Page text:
This page is for Coe College international students (and scholars) who are planning to marry (or have already married) a United States citizen or a legal Permanent Resident and who want to become Permanent Residents of the US on the basis of their marriage. This is very basic information to alert you to issues you need to think about, and does not constitute legal advice. The Director of International Affairs cannot advise or assist anyone with more detailed green card information.
For more detailed information, you should consult the following US Citizenship and Immigration Services (USCIS) sites:
Do I automatically become a Permanent Resident when I marry a US citizen?
No. If you get married in the United States, you must apply to the US Citizenship and Immigration Services (USCIS) to adjust status in order to become a Permanent Resident. If you get married outside the U.S. OR you leave the U.S. after your marriage but before applying to the USCIS to adjust status, there are some things you need to be aware of before you travel.
Why can't I just leave the US without applying for Permanent Residency, and get back in using my valid F or J visa?
By marrying a US citizen, the US government presumes you have the intention of applying for Permanent Residency. Even if this really is not true, it is almost impossible to convince them otherwise. Because they presume you intend to become a Permanent Resident of the US, they require that if getting married outside the US or traveling outside the US after marriage without having applied for Permanent Residency in advance, you MUST then apply for an immigrant visa at the nearest US consulate. If you got married but instead re-entered the US using your non-immigrant F or J visa, you could be accused of making a fraudulent entry and not permitted access at the Port of Entry.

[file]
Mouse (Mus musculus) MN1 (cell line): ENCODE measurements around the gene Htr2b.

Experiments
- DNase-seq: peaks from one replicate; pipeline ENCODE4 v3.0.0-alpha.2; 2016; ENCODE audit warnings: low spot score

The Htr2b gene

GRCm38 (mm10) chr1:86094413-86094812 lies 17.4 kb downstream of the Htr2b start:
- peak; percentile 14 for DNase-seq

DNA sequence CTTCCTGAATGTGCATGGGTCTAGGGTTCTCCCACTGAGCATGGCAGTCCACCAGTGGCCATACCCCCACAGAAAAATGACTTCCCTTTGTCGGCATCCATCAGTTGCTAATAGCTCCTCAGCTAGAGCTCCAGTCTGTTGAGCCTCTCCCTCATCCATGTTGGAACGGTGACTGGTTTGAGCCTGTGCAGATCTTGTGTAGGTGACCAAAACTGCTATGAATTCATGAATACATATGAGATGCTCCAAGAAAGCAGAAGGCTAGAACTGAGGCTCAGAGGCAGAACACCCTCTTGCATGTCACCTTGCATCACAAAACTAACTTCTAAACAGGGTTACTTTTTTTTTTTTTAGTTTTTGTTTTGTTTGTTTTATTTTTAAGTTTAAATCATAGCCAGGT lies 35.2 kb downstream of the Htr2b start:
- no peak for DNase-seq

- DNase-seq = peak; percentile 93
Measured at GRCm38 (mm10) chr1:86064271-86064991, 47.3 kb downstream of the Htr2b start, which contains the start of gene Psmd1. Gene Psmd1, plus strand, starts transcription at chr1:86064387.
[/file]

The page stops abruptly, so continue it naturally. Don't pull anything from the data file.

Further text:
So I could either get married in my home country, or get married in the US and then travel outside the US right away, and then visit a consulate to apply for an immigrant visa based on Permanent Residency so I can return to the US?
You could, but you should be aware it can take months to be granted an immigrant visa based on a Permanent Residency application, in which case you would be stuck outside the US until it is approved.
Can I leave the US temporarily while I’m waiting for my interview or after the interview but before I get my "Green Card?"
Only if you apply for special permission, called "Advance Parole," from the USCIS. If you leave before applying, your application may be considered "abandoned" and you will have to start the process all over again from outside the US. You might not be able to return to the US for many months.
Be aware that, at least in Iowa, it can take several weeks to obtain Advance Parole (so if you want to leave the US right after getting married, you should apply for Advance Parole immediately at the same time you file your Permanent Residency application). But once you are granted Advance Parole, this means you do not need to obtain an immigrant visa, and would be able to legally re-enter the US without delay.